Dairy-free start-up creams it with $2.7 million ‘seed’ round

Tuesday 26 March 2024

A start-up sprung out from research at Te Kunenga ki Pūrehuroa Massey University and the Riddet Institute has raised $2.7 million in ‘seed’ funding for its novel technology extracting plant-based milk from seeds.

An eclair with ANDFOODS dairy-free whipping cream.

Palmerston North-based ANDFOODS uses the seeds or ‘pulses’ of a legume to create a range of allergen free, great-tasting dairy alternatives, without compromising the environment. 

The investment round will allow the startup to take its product to market and accelerate its research and development (R&D) efforts, says ANDFOODS Chief Executive Officer Alex Devereux.

“With the amount of R&D that’s been invested, ANDFOODS is in an incredible position as we go into the market with a product that has years of science behind it. As well as being one of the few allergen-free dairy alternatives, our process uses fermentation to help give ANDFOODS greater control of flavour profile and other important properties,” Mr Devereux says.

Since launching as a company less than a year ago, the company has seen a flurry of momentum as it adds former Synlait Chief Executive Leon Clement as its chair and begins product development work with some of the largest food companies in the world. 

ANDFOODS dairy-free whipping cream.

The seed funding was led by Icehouse Ventures. The instant commercial momentum made the investment decision a simple one, according to Icehouse Ventures partner Barnaby Marshall.

“No one is doubting the demand for dairy-free products. Consumers want them, the environment needs them, but at the end of the day they have to stand up to the taste test. When I first heard about ANDFOODS, I put it into the bucket of 'another plant based milk' and was duly sceptical. Then I tasted it. ANDFOODS has developed something that is poised to become a fundamental ingredient for all kinds of food producers, at a high enough quality that it’s immune to changing trends,” Mr Marshall says.

Though many dairy alternatives do a reasonable job of capturing the taste and texture of dairy milk, few to date have come close to emulating the measurable quality of high grade cow-based creams or milk powders.

However, ANDFOODS’ signature cream product has already eclipsed all other plant-based creams in their lab and kitchen testing, with a consistent 140 per cent overrun (its ability to take on air and maintain shape) and creamy taste profile. These overrun results are more comparable to the standard bearing ultra high temperature (UHT) creams preferred by commercial kitchens and food manufacturers.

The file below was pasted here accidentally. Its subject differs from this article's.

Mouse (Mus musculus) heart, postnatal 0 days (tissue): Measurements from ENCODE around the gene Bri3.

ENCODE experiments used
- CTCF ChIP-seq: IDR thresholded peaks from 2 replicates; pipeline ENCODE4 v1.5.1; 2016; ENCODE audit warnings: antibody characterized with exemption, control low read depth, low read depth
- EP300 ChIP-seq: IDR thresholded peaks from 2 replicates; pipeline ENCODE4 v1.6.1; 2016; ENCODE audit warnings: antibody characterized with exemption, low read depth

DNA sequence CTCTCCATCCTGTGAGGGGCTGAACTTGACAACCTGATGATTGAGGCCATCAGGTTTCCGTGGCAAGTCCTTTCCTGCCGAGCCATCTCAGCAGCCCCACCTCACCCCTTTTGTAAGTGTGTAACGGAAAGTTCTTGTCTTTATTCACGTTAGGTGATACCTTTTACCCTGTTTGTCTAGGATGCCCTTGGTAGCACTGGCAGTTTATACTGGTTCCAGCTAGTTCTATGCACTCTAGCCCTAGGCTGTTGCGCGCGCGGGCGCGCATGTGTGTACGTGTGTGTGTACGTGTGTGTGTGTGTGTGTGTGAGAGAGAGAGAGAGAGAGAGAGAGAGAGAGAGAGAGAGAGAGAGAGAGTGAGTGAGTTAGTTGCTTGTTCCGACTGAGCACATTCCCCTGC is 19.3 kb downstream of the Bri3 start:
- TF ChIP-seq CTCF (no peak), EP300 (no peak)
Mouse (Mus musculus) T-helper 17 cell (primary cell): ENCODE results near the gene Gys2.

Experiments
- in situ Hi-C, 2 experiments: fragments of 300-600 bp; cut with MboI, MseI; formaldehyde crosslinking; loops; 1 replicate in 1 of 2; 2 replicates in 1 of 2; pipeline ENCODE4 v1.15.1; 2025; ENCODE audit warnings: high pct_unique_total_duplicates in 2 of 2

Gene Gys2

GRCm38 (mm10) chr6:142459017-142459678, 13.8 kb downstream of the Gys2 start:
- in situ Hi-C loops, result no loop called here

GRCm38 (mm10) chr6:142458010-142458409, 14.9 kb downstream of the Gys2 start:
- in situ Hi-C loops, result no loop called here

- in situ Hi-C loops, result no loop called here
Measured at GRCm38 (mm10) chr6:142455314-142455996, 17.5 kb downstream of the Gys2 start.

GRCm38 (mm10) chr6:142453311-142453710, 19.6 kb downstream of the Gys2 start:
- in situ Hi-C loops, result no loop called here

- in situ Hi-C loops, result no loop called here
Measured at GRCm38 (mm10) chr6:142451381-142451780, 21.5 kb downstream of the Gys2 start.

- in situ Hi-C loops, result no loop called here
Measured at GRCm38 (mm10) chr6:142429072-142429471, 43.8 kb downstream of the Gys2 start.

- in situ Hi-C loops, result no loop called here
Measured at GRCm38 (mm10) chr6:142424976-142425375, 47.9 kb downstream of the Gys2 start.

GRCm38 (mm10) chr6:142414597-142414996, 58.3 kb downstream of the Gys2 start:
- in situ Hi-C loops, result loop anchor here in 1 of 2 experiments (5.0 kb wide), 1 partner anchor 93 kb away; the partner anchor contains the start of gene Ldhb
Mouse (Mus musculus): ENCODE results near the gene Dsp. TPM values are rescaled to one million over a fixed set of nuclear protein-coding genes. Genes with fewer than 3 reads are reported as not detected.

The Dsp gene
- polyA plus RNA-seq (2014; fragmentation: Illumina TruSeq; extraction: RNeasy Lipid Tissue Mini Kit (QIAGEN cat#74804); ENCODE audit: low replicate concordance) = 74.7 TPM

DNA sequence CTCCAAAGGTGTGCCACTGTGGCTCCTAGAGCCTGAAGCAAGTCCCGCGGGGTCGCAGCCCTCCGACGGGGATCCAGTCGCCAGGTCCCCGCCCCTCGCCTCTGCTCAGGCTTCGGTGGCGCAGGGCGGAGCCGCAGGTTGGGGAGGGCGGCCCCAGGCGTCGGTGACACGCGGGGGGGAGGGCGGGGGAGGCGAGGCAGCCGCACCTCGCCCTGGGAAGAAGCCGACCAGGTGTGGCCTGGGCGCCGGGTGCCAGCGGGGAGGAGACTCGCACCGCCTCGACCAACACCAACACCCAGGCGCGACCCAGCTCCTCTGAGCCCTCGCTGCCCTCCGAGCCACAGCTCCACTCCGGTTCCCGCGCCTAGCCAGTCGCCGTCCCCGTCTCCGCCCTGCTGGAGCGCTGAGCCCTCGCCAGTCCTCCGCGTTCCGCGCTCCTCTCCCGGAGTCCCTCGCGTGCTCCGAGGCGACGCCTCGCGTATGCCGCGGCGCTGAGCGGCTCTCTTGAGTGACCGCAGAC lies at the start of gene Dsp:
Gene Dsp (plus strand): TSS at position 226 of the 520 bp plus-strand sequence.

Originally used as an ‘orphan crop’ to regenerate soil between rice harvests, the legume at the heart of ANDFOODS’ research was a brain wave from the company’s Chief Technology Officer and Co-founder Dr Arup Nag.

Dr Nag was born and raised in India, before beginning work as a researcher at Massey University and the Riddet Institute in 2010. During Massey’s investigation into new candidates for plant-based milks, Dr Nag recalled the latent potential of a legume seed from his homeland India, which guided the ensuing multi-year R&D efforts. 

“This has been a union of the special ingredients native to my home in India, combined with the resources and expertise from the team at the Riddet Institute. With ANDFOODS we now have the means to commercialise this scientific discovery and provide the best plant-based cream and ingredients to the world,” Dr Nag says.

ANDFOODS co-founders Dr Arup Nag (left) and Alex Devereux.

The start-up is the latest commercialisation success to emerge from Massey University's Riddet Institute following other significant deals such as the sale of FERRI PRO iron encapsulation technology to Nestlé in 2018. Massey Ventures Commercialisation Manager Dr Dan Carlisle says there is no sign of slowing down.

"The Riddet Institute are at the forefront of food science and it's a real pleasure to work with them to bring innovations like this to the world. ANDFOODS intellectual property enables some seriously good plant-based dairy-alternatives that really speak to the quality of the research going on at Massey University and the Riddet Institute," Dr Carlisle says.

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